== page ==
News

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  • Monday, May 25, 2020 11:48 AM | Christine Ridarsky (Administrator)

    Today APHNYS launched a groundbreaking new crowdsourced COVID-19 documentation project for you to use and to share to capture stories about the pandemic and its effects in your community.

    The APHNYS Witness to History PixStori project allows anyone anywhere to participate by sharing images and stories about their pandemic experiences from the safety of their own home using a web-based social-media-style application. The goal is gather a large-scale collection of image-based short-form oral histories that can collectively demonstrate how people from throughout New York State responded to and experienced the COVID-19 pandemic.

    "Responding to broad prompts, people are invited to choose or take photographs evoking what they wish to share, from their vantage," said Michael Frisch, past president of the Oral History Association and co-founder of Talking Pictures, LLC, the company behind the PixStori application. "In writing or voice, they describe what these images say and mean to them. The result can be a compact core of image, story, reflection, and insight—on their own ground, and in their own terms."

    Using a computer, cell phone, or other device, participants just go to our PixStori project site (see below), upload an image from their camera roll (or select a representative image from our collection), and use their built-in mircophone record a brief oral story discussing what the image represents to them. If they don't have a microphone, they can write a story instead.

    Frisch highlighted the potential of the APHNYS project and the short-form image-based oral history model, in general, during a workshop presented by the International Federation for Public History this morning.

    "At its core is the notion that responses to photographs, especially self-chosen or taken, opens a natural, open-ended story-telling oral history mode," Frisch said. "People describe the photo, and 'grounded but not bounded' by the image, they often then 'take off' to broad reflections. Surprisingly meaningful in concentrated short form, these become even more so, for public history, when brought together like tiny 'tiles' in a mosaic to tell broader stories. This is easy to do because they are 'born small,' modular units easily coded, sorted, and combinable by themes-- for a community, a nation, and perhaps especially for comparative and cumulative documentation of a global pandemic touching everyone’s lives."

    We encourage you to use this tool to collect stories from your community. Share the opportunity to contribute on your website and social media pages; personally invite community leaders, first responders, medical personnel, business owners, school teachers, and anyone else you can think of; and send press releases to your local media. All people need to participate is this link:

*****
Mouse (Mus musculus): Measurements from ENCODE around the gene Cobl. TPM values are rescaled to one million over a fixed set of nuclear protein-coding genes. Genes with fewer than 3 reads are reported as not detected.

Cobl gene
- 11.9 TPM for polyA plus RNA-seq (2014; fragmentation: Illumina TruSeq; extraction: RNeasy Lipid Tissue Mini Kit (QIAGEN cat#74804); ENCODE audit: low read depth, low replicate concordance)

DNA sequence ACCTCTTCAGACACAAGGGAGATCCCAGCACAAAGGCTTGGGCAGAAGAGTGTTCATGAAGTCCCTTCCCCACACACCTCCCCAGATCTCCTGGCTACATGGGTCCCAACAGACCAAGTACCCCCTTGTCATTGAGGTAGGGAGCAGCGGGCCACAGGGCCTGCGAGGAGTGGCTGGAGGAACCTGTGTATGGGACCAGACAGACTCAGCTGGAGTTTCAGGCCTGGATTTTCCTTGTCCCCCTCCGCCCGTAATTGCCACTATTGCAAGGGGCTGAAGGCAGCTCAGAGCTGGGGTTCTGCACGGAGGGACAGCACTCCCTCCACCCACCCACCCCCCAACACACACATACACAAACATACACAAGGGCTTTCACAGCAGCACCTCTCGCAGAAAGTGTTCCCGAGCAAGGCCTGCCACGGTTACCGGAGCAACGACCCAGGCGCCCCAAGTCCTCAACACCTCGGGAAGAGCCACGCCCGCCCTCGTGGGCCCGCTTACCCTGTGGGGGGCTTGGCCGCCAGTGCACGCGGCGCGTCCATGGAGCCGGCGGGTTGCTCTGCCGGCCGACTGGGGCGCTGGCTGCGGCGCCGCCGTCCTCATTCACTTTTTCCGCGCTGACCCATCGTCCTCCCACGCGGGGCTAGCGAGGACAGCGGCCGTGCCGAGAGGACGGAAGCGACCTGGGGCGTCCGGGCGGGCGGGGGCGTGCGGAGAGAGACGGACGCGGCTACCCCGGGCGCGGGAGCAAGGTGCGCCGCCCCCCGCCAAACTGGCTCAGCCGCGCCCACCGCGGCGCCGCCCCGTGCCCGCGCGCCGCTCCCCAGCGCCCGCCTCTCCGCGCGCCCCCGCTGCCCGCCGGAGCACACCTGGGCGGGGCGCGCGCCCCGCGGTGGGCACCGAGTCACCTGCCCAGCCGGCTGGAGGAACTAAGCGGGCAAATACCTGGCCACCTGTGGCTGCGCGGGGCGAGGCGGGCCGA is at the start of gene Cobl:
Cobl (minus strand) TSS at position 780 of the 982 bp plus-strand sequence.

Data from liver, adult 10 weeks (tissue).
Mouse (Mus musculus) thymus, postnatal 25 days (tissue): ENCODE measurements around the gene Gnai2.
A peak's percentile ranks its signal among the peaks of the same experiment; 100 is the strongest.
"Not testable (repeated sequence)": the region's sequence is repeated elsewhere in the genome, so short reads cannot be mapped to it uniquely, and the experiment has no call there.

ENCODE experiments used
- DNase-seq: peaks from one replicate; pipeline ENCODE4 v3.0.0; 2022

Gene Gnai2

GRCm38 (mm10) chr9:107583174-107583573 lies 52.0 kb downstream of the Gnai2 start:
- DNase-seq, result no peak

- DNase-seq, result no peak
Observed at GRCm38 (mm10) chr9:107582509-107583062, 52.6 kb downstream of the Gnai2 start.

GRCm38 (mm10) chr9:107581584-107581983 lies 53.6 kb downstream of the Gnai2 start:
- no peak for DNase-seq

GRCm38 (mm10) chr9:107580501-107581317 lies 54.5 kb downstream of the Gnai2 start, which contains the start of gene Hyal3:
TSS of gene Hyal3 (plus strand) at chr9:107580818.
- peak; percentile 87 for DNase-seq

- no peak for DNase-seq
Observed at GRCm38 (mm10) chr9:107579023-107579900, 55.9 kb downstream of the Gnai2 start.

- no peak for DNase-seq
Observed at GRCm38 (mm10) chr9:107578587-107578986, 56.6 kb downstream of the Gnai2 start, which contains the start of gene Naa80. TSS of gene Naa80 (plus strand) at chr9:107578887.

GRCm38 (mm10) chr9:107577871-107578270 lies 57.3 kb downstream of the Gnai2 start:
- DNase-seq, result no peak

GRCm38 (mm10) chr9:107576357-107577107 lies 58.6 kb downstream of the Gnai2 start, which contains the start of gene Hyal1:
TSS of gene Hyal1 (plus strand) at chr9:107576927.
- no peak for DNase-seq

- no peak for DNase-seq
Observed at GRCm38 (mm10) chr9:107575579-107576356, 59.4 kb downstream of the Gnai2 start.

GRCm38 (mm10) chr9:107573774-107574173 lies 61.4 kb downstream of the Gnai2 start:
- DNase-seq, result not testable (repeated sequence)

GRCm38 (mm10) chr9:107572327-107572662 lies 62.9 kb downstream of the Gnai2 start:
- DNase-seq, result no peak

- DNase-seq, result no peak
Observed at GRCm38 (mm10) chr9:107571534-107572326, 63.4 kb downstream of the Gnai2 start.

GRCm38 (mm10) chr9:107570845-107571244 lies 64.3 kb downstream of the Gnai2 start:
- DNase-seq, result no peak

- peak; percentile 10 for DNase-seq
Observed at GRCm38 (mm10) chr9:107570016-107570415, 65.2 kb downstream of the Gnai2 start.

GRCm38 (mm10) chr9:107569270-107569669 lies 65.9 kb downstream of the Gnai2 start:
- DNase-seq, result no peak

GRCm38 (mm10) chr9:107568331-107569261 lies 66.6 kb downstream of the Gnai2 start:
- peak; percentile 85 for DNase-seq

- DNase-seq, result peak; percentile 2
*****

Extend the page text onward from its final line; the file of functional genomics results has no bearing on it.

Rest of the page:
https://www.pixstoriplus.com/invitation/y3j79ZFh2GagiEF4h.

    You may also wish to review the tip sheet that we've created to guide participants: https://drive.google.com/open?id=1rqicKMIh7Kl_V_Ev_g4UU8jBsunuJHXk.

    Together we can ensure that we leave behind a comprehensive record of New York's COVID-19 experience from which future generations can learn!

    Questions? Contact us at publichistoriansnys@gmail.com.

  • Friday, May 22, 2020 11:41 AM | Christine Ridarsky (Administrator)

    The APHNYS Board of Trustees has made the difficult decision to cancel the in-person annual conference scheduled for September 21-23, 2020, in Oswego due to concerns about the COVID-19 pandemic. Instead our 1st Vice President Matthew Urtz and our Program Committee are working to put together a virtual conference and annual meeting. APHNYS members in good standing will be able to participate for free. Look for details in the coming weeks.

    Fortunately, the Lake Ontario Event & Conference Center has agreed to allow us to transfer our 2020 contract to 2021 with no penalties. This means that there will be no negative financial impact on APHNYS as a result of this year's cancellation. Please plan to join us in Oswego next year! Dates will be announced soon.

    Please continue to stay safe and to document the effects of the pandemic in your community!

  • Sunday, March 29, 2020 7:20 PM | Christine Ridarsky (Administrator)

    As lAs local government-appointed historians, it is our duty to document not just the past but the present. The COVID-19 pandemic is an unprecedented event in all our lives; it is imperative that we record the impact on our communities and how our citizens respond. The Association of Public Historians of New York State suggests that you immediately begin documenting your community's response and offer the following guidelines and suggestions:

    1.  Remember! Health and safety are your number one priority. Documenting your community's response does not include risking your own health or that of your family and friends. Please follow all rules for social distancing and any quarantines that have been established.
    2. Keep a diary. Beginning today, record your memories of local events and reactions to COVID-19 at least since the beginning of March. Continue to update that journal as we move forward: What are you doing, what are you hearing and seeing, and how is the response to COVID-19 affecting your normal habits? Encourage the public to do the same. This can be done by in a variety of ways. Individuals can keep handwritten or computerized diaries, write blogs, record video or audio diaries or use whatever creative venue appeals to them.